or cultural information that is new. Test takers'
    areas of language knowledge may also be affected by
    the test. For many test takers, the test can provide
    some confirmation or disconfirmation of their own
    perceptions of their language ability. The test taker
    may improve his/her language knowledge either while
    taking the test or from feedback received.



    The types of feedback test takers receive about their
    test performance are likely to affect them directly.
    Feedback must be relevant, complete and meaningful to
    the test taker. Feedback is almost always in the form
    of some sort of score. We need to consider additional
    types of feedback such as verbal description to help
    interpret test scores as well as verbal descriptions
    of the actual test tasks and the test taker's performance.



    Finally, the decisions that may be made about the test
    takers on the basis of their test scores may directly
    affect them in a number of ways. Acceptance or
    non-acceptance into an instructional program, and
    advancement or non-advancement from one course to
    another are examples of decisions that can have
    serious consequences for test takers.



    Impact on Teachers

    The second group of individuals who are directly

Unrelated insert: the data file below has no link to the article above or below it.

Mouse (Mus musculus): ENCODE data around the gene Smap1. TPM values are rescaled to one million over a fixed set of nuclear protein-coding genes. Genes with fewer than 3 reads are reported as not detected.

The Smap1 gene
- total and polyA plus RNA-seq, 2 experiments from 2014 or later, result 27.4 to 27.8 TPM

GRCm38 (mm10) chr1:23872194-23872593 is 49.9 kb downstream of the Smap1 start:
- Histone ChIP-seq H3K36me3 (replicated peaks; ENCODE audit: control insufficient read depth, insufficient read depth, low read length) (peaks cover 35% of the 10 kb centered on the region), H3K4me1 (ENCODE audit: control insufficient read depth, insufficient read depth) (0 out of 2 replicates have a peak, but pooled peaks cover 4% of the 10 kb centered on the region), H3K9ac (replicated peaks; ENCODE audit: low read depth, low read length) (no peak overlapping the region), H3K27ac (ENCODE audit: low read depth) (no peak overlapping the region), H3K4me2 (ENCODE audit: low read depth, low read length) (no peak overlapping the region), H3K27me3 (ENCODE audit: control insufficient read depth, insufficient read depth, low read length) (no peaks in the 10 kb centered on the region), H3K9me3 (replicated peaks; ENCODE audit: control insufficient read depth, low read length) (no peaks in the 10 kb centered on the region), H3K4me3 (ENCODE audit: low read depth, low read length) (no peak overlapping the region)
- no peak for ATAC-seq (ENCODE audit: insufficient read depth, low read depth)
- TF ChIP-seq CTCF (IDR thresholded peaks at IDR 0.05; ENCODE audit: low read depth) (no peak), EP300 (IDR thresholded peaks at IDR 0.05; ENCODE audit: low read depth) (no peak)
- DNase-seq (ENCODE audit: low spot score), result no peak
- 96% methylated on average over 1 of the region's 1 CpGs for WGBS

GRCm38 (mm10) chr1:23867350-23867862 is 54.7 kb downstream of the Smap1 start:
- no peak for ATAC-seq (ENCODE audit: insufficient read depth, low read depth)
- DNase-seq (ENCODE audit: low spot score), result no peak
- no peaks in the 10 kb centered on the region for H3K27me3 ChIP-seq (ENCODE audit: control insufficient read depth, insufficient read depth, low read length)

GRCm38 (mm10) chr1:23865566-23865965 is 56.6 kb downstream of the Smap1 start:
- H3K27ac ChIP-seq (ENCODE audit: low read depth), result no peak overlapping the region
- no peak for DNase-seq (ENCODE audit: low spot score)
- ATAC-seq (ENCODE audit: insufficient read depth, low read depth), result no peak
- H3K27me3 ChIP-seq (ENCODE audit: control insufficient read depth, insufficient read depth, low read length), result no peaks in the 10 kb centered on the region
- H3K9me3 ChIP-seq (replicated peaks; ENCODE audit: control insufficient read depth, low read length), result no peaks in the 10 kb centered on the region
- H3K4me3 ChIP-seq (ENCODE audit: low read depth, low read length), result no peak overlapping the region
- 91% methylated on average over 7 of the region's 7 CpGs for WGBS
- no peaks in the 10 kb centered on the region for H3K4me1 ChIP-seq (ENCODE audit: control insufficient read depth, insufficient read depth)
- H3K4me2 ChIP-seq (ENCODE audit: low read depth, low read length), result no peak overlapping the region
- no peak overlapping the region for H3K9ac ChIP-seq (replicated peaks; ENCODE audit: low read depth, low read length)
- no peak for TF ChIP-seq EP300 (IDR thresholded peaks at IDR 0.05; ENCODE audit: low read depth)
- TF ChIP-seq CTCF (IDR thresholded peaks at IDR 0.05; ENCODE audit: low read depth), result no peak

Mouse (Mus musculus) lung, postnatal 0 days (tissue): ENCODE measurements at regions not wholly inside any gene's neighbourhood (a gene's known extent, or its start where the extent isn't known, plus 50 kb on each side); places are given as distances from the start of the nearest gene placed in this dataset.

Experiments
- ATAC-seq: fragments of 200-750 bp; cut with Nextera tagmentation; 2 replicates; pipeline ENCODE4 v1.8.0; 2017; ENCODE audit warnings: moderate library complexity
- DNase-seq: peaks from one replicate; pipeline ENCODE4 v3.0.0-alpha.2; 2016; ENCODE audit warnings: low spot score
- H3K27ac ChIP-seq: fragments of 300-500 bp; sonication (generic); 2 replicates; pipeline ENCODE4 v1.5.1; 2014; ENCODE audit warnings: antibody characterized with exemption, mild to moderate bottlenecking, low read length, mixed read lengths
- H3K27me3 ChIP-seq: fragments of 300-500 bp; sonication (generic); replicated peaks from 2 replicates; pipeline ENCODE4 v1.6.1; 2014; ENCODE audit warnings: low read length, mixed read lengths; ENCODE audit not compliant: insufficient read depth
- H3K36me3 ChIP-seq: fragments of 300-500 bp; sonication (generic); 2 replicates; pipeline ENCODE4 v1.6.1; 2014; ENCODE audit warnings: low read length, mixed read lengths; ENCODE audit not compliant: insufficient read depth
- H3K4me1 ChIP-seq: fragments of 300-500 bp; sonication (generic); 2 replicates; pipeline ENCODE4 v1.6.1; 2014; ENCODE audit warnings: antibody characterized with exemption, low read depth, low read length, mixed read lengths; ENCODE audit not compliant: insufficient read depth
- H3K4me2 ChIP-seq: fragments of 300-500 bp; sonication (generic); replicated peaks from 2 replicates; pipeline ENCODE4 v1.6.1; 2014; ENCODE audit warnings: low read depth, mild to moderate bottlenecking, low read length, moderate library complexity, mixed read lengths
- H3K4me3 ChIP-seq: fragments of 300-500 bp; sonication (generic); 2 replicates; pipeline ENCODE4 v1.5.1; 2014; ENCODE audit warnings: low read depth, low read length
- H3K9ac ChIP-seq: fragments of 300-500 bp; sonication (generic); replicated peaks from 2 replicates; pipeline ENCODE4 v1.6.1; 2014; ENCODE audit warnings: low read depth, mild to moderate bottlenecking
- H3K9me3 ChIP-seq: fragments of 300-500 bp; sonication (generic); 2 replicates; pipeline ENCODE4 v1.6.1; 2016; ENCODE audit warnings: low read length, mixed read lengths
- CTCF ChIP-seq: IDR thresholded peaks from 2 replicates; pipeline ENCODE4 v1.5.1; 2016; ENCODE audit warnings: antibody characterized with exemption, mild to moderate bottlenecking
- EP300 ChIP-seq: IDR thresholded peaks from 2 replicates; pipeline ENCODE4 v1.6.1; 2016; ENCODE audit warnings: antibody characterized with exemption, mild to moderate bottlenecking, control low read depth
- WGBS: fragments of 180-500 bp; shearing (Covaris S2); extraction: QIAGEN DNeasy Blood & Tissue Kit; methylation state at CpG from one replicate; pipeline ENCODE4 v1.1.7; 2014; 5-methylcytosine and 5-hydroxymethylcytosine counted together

affected by tests are teachers. Most teachers are
    familiar with the amount of influence testing can have
    on their instruction. If teachers have to use a
    specified test, they may find teaching to the test
    almost unavoidable. Teaching to the test usually
    implies doing something in teaching that may not be
    compatible with the values and goals of the
    instructional program. If teachers feel that what they
    teach is not relevant to the test (or vice versa) ,
    the test may have harmful backwash , or a negative
    impact on instruction.



    In Egypt, the ultimate goal of teaching English as a
    foreign language in Egyptian high schools is to enable
    students to use the language for purposes of
    communication, as well as for other academic purposes.
    However, because of the great significance of the
    General Secondary Education Certificate (GSEC)
    Examination, the main goal of most teachers of English
    is to prepare their students for this examination. The
    result is obvious to all. Language is no longer viewed
    as a means of communication. There is indeed a wide
    gap between the material taught to students and the
    final exam that evaluates their progress.
    Unfortunately, teachers view language in the same way
    they view biology or physics. They are not teaching
    the language. They are actually teaching about the
    language.



    In this situation, we should be able to bring about
    improvement in test procedures and instructional